Dear Friend of the Eel River,
Thank you for being part of the Eel River’s advocacy network. 2017 has been a year of big changes, growing threats, expanding opportunities, and amidst it all, steadfast advocacy for the Eel River, its fisheries, and its communities. We’re glad you are with us.
Since 1994, Friends of the Eel River has been a rallying voice for people like you, people who envision a free-flowing Eel River, rich with thriving fisheries and abundant recreation opportunities. A healthy Eel River is within our reach – if we aim high.
We’ve said it before, but it bears repeating: this is truly a critical time for the Eel River. We currently have before us a once in a lifetime opportunity to remove the two dams on the upper mainstem Eel. Efforts to develop a more ecologically viable cannabis industry and remedy the threats that a crumbling freight rail line poses to the Eel River canyon are also at important junctions. And for our local salmon and steelhead, there’s no time left to lose.
To recap, 2017 saw the following victories, movement, and progress for the Eel:
Removing the Eel River Dams
In the summer of 2017, the Federal Regulatory Commission (FERC) began the formal process for relicensing the two dams and diversion tunnel on the Eel River. This (de)licensing process only happens every 30-50 years. It will take at least five years to complete. Friends of the Eel River has been at the table for every step of the process thus far, and we are committed to seeing it through to completion, and ultimately, decommissioning.
But the truth is FERC is no friend of rivers or fish. To date, the agency has only required dam removal when dam owners ask for it. Thus, PG&E must come to the conclusion that the dams need to go. We are therefore working closely with stakeholders from the Russian and Eel watersheds to reach solutions that go beyond the narrow bounds FERC will consider. We will bring strong, science-based advocacy to bear throughout this process.
Protecting the Eel River Canyon from lawless railroad development
In 2017, the California State Supreme Court ruled that FOER, and our allies at CATs, can hold the North Coast Railroad Authority (NCRA) accountable for its failure to comply with the California Environmental Quality Act (CEQA). The NCRA, a state agency, has retained a Washington, DC law firm to try to convince the US Supreme Court to overturn our win. Meanwhile, the NCRA board has reaffirmed its intention to rebuild the freight line through the Eel River canyon with public money.
It is long past time for the NCRA to be held accountable for its reckless abuse of the public trust. FOER are pursuing resolutions through both the courts and the state legislature to ensure that, in the future, this remote and highly erosive watershed is sufficiently protected from the effects of railroading.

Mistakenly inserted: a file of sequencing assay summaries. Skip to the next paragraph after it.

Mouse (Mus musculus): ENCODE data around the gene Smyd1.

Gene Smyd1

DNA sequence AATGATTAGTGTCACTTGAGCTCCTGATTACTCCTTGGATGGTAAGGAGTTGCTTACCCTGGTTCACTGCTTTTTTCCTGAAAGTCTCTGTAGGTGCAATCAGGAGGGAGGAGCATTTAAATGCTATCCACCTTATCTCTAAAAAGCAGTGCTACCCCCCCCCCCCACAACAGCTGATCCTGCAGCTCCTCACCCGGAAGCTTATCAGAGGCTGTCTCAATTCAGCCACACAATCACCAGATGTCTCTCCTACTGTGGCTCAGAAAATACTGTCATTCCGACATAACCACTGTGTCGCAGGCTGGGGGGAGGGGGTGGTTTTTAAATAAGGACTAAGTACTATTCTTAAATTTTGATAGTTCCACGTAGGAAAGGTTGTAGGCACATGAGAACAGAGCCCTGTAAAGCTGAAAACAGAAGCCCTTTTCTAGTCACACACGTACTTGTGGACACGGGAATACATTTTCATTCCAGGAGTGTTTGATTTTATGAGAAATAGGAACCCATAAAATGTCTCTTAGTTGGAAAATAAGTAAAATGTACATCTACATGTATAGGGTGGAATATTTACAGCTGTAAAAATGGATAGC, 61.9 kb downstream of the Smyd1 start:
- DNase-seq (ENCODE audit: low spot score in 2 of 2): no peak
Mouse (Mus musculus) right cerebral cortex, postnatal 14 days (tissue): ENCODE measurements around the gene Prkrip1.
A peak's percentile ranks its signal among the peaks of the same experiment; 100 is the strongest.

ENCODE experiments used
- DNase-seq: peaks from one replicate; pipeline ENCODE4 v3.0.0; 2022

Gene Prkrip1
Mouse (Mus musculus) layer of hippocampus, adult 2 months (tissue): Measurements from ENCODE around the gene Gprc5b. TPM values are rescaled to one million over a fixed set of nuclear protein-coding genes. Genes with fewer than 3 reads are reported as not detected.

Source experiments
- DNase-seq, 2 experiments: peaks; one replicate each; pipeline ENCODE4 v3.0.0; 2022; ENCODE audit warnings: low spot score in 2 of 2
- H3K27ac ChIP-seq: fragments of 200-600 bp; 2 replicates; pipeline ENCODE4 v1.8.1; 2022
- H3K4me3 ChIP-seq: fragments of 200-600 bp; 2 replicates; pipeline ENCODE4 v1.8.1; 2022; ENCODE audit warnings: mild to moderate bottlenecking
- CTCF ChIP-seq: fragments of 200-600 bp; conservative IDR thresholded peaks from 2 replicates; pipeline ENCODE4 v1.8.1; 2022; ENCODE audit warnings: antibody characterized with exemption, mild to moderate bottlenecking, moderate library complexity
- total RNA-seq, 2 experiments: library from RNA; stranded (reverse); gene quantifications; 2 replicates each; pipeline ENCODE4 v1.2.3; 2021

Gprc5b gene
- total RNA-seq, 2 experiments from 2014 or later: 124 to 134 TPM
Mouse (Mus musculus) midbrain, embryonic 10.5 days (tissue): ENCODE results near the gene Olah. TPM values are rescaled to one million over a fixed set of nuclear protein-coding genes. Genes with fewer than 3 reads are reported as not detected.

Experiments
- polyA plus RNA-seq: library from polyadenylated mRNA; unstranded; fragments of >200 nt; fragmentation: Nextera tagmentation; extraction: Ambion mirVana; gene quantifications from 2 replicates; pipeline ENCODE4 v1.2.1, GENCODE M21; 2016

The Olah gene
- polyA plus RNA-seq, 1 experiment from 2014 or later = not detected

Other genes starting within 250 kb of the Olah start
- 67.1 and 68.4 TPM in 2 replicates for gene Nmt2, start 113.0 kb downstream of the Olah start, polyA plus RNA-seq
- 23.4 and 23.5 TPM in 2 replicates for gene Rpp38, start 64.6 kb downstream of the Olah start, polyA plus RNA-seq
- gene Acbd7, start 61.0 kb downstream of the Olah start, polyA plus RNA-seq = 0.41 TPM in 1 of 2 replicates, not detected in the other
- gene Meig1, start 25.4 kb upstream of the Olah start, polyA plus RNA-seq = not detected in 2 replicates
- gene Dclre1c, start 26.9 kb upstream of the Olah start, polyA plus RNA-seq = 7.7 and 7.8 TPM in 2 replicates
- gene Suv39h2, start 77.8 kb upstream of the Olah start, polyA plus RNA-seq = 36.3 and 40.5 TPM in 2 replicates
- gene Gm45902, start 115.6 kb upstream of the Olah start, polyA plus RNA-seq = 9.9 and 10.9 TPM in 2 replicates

Forging sustainable land use and cannabis regulations
Land use plays a huge role in determining the health of a watershed. While logging, road construction, dam building, and livestock grazing wreaked great historic harm on the Eel River, today, summer water diversions and sedimentation from industrial-scale marijuana cultivation pose the greatest threat to the river’s native fisheries. With recreational marijuana becoming legal throughout California in 2018, Humboldt County is scrambling, and failing, to develop and enforce cultivation and land use rules that adequately protect fish, wildlife, and watersheds.
In particular, the County’s efforts have been wholly insufficient to prevent continued, dire impacts on imperiled salmon and steelhead populations. Friends of the Eel River will continue to insist that the County’s permitting process protects our waters, fisheries, and other public trust values. We believe that an economically sustainable cannabis industry must, of necessity, also be ecologically sustainable. The survival of the Eel River’s native fish is on the line.
Moving Forward By Staying the Course
For the foreseeable future, these three issues will continue to be top tier priorities for Friends of the Eel River. Each of these opportunities, in and of itself, requires a significant amount of time and resources to tackle. Thus, this fall, we expanded our staff to rise to the occasion. I am honored to join Scott Greacen, Alicia Hamann, David Keller, the Board of Directors, and our members in forging a sustainable future for the Eel River watershed.
Friends of the Eel River is a small but mighty organization. That said, saving a river doesn’t come cheap. All of our campaigns require expert legal and scientific support. We work with some of the best to ensure that Eel River protection and recovery gets a fair shake.
Across the globe, native salmon runs are teetering on the brink of extinction. Scientists generally agree that the remote and rugged Eel River watershed holds perhaps the West’s greatest promise for salmon and steelhead recovery. To get there, Friends of the Eel River absolutely must do our job well. Are you in?
Stephanie Tidwell, Executive Director
Friends of the Eel River
PO Box 4945
Arcata, CA 95518